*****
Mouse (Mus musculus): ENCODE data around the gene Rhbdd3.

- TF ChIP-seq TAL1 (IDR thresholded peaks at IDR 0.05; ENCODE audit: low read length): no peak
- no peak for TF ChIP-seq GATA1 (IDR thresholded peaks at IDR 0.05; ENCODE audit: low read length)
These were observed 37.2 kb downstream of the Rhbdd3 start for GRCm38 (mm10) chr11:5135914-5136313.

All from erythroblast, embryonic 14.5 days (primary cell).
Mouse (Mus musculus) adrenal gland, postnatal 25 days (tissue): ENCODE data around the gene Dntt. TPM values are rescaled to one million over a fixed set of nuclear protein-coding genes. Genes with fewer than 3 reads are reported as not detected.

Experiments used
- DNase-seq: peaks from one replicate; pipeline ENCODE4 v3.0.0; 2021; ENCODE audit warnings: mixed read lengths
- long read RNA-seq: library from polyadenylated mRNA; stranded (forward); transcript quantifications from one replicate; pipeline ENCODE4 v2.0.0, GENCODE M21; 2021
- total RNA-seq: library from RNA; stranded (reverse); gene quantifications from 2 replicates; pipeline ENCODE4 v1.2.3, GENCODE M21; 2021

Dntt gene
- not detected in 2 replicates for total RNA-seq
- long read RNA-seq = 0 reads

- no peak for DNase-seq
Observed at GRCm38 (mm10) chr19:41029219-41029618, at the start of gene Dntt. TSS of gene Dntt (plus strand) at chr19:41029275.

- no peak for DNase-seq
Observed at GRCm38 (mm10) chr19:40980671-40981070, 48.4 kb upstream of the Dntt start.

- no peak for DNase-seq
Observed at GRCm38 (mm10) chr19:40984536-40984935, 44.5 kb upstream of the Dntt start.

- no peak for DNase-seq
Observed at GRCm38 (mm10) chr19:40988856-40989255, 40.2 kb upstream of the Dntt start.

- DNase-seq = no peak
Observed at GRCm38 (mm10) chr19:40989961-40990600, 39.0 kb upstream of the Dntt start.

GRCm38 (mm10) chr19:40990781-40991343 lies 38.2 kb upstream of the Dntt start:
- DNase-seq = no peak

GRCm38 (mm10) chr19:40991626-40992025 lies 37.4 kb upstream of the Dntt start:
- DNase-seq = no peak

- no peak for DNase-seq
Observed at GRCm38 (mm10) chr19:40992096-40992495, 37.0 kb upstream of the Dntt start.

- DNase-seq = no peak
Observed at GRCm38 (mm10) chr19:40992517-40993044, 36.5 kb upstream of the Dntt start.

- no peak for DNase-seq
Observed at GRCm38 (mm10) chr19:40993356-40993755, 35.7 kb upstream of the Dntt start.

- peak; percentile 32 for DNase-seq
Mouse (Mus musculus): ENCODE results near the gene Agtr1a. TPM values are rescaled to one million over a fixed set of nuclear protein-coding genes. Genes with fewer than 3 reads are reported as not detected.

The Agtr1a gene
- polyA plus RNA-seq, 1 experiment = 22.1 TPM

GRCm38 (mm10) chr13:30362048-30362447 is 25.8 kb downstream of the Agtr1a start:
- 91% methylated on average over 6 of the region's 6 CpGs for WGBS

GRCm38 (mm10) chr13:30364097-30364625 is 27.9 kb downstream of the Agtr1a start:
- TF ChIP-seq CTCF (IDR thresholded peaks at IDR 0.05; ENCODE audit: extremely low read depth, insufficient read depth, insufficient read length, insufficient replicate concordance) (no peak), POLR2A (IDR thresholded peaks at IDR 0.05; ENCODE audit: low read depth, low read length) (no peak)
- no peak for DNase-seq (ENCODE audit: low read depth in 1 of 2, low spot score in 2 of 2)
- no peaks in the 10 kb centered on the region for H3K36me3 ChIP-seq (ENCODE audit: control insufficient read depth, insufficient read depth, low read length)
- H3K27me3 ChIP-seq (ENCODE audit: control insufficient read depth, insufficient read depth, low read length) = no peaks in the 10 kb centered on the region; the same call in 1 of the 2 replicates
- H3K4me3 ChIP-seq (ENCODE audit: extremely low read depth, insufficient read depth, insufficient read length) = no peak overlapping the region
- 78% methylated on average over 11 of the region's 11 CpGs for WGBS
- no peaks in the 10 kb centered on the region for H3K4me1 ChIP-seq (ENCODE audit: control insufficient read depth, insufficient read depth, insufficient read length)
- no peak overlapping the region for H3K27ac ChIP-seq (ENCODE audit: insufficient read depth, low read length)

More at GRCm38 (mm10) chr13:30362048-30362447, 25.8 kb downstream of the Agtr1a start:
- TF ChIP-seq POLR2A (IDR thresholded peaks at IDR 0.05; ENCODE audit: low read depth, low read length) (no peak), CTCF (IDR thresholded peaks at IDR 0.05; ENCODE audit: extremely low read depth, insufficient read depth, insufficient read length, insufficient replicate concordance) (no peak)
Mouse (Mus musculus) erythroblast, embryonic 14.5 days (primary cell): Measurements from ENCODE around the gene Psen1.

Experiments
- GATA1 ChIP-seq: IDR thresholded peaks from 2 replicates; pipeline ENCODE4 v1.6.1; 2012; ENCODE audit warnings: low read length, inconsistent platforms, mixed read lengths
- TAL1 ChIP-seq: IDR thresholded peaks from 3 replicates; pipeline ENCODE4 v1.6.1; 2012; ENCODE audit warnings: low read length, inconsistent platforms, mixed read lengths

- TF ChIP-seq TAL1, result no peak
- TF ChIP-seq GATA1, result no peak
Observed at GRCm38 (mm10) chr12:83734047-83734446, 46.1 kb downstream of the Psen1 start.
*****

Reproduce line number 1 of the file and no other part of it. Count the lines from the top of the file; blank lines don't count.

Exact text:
Mouse (Mus musculus): ENCODE data around the gene Rhbdd3.